I served on the Design Review Board for 6 years (2002-2008), and I soon recognized the common developer gambit of proposing a project twice as big as necessary and then “compromising” on a project half as huge but still large. As I watched the October 18th City Council meeting hear the “downsized” fence project presentation from North County Transit District (NCTD), I had the same reaction. The original proposal of a 6-foot high, chain-link fence on both sides of the track was reduced to a similar fence only on the east side and closer to the track. There were also some 42-inch-high cable fences at various points along the upper bluff to the east of the tracks. Click here to view the NCTD project presentation.
The NCTD proposal met with overwhelming rejection by the citizens (125 pages of comments by citizens opposing the plan) and the City Council. It is up to a staff committee with representatives from Del Mar, NCTD and the California Coastal Commission (CCC) to come up with a solution before the end of this year. If not, the NCTD petition to the federal Surface Transportation Board could be approved and all local control of the project could be lost.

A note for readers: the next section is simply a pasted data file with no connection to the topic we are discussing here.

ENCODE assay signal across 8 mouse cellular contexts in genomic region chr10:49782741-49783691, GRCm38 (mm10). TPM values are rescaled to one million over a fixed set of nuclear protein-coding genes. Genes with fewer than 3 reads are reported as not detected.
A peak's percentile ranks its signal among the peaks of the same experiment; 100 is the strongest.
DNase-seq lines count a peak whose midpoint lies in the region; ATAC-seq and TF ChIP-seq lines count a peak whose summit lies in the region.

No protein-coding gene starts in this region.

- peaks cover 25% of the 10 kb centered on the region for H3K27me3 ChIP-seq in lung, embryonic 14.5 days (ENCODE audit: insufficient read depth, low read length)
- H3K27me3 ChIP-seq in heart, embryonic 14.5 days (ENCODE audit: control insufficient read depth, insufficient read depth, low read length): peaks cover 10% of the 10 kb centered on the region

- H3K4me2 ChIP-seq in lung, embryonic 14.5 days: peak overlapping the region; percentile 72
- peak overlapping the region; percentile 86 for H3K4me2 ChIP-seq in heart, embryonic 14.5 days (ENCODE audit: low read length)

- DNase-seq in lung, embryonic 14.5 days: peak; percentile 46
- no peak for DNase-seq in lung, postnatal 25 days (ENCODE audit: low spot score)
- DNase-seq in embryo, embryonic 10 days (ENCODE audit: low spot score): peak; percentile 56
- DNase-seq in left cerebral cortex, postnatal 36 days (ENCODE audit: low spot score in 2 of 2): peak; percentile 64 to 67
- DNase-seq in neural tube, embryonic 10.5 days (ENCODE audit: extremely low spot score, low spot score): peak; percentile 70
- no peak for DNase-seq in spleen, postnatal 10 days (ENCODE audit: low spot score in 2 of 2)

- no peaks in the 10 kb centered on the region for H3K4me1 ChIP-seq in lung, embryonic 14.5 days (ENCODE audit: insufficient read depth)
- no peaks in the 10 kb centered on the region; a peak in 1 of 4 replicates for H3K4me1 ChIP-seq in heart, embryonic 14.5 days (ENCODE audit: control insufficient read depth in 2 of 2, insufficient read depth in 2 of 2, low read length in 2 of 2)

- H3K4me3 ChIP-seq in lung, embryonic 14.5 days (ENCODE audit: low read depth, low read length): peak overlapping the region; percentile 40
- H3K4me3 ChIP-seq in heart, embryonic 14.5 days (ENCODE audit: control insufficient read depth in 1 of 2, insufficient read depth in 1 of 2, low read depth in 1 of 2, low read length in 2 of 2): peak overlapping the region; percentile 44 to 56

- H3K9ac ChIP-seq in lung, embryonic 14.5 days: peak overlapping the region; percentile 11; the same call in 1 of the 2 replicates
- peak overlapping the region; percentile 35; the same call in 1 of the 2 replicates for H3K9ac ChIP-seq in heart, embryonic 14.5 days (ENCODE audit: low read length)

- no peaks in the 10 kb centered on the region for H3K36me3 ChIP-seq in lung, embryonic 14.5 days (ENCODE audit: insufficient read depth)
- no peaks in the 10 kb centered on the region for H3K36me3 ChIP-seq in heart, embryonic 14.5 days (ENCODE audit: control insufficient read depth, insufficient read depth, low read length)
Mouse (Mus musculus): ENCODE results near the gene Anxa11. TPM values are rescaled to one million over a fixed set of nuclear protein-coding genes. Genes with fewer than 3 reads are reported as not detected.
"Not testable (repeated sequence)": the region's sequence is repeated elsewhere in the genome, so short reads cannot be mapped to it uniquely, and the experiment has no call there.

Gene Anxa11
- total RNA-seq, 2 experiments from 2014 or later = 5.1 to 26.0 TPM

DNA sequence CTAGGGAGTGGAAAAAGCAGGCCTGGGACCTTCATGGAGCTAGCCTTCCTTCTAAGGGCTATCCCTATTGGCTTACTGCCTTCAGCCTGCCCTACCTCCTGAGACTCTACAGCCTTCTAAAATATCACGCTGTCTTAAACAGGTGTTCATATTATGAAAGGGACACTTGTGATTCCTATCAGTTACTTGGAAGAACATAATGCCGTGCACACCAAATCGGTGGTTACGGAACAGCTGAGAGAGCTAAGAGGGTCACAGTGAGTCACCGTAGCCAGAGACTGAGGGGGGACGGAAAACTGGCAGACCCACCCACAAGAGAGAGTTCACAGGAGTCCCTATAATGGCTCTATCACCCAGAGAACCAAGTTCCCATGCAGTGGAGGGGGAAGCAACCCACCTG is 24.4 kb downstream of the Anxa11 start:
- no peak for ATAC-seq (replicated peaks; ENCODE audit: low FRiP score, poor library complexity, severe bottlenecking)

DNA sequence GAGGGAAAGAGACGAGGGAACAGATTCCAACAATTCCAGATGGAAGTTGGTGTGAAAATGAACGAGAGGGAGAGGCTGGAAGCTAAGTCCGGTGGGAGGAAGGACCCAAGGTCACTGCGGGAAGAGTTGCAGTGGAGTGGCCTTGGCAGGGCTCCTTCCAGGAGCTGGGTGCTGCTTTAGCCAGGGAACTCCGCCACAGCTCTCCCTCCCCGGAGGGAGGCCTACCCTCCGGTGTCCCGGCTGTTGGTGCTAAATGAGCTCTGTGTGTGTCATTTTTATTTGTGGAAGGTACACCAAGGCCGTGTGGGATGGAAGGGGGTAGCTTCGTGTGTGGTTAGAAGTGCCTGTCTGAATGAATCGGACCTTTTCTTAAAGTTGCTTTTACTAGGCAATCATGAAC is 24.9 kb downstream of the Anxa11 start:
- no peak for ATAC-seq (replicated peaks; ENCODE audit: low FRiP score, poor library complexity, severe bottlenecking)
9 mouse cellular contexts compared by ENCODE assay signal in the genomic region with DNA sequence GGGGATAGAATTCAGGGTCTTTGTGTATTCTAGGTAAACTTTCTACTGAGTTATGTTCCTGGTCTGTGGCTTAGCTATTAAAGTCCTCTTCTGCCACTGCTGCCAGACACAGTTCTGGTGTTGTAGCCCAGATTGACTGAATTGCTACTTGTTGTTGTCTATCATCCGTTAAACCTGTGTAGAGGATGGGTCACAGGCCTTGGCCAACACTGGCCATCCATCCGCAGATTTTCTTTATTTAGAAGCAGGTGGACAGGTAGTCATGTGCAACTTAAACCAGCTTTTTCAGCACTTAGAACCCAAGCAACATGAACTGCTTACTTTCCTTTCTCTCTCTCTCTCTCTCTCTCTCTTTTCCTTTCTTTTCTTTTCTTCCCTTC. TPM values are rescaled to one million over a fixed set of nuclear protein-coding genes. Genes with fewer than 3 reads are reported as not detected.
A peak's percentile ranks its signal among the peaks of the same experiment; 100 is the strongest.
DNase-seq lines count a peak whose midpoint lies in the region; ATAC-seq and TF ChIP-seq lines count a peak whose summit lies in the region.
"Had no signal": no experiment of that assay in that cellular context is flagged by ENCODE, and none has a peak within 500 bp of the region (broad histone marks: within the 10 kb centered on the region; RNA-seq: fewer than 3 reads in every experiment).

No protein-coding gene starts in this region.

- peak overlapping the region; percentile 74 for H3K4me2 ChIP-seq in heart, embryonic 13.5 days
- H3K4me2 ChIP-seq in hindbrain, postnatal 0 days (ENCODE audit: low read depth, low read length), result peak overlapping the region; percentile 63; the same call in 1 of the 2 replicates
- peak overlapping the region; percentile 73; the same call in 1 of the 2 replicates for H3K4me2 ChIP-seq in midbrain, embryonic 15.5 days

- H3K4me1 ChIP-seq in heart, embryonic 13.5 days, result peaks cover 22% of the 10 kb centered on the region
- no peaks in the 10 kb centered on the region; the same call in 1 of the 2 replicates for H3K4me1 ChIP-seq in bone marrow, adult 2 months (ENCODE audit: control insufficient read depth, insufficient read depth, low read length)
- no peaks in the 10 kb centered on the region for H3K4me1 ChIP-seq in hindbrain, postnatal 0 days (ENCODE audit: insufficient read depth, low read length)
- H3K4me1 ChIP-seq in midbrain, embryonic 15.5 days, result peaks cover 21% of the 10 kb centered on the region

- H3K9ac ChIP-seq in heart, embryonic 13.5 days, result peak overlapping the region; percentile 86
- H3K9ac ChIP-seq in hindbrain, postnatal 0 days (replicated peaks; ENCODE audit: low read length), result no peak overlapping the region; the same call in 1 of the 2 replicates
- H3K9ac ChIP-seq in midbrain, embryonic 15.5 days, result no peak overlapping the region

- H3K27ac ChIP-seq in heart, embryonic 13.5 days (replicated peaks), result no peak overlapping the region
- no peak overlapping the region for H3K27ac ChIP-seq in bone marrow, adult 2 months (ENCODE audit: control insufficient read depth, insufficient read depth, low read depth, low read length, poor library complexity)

The City Council also approved a letter to be sent to SANDAG expressing concerns about the concurrent bluff stabilization project 5 presented to council at the September 20th meeting. Click here to view the October 19th letter. The letter expressed grave concerns about the reconfiguring of the bluffs and the extensive seawall construction, and citizen comments reflected how unique and beautiful the Del Mar bluffs are and how important it is to preserve them (see Commentary in this issue by Bud Emerson). Here are some of the suggested modifications discussed by the council:
Fencing: Fencing should be limited to the area by Coast Blvd. where the majority of accidents and risks occur. The rest of the right of way should be left unfenced and as is, with better signage and improved enforcement to deter unsafe activity.
Bluff Stabilization: Current plans (the draft 2021 Regional Transportation Plan) call for relocating the rails off the bluff to an inland tunnel in 14 years. However, current plans for interim bluff stabilization are designed for a 30-50-year horizon. Any interim stabilization should be the minimum required to assure stability for 14 years, preserving as much of the natural beach and bluff as possible. Seawalls, if necessary, should be designed to be removed and the beach restored to its original condition when the rails relocate. Removal of the top layer of the bluff (the so called “decapitation”) should be eliminated in favor of alternate strategies; grading and recontouring of the natural bluffs should be eliminated.
Mitigation should be included for all the interim repairs:
In the end, Del Mar does not have the control over these projects that we wish we did. NCTD does not need Del Mar’s approval or permits to put a fence in its right of way. SANDAG doesn’t either for its projects, except to the extent where there are small portions on city property. Even the Coastal Commission’s purview is in doubt depending on the outcome of the Surface Transportation Board petition.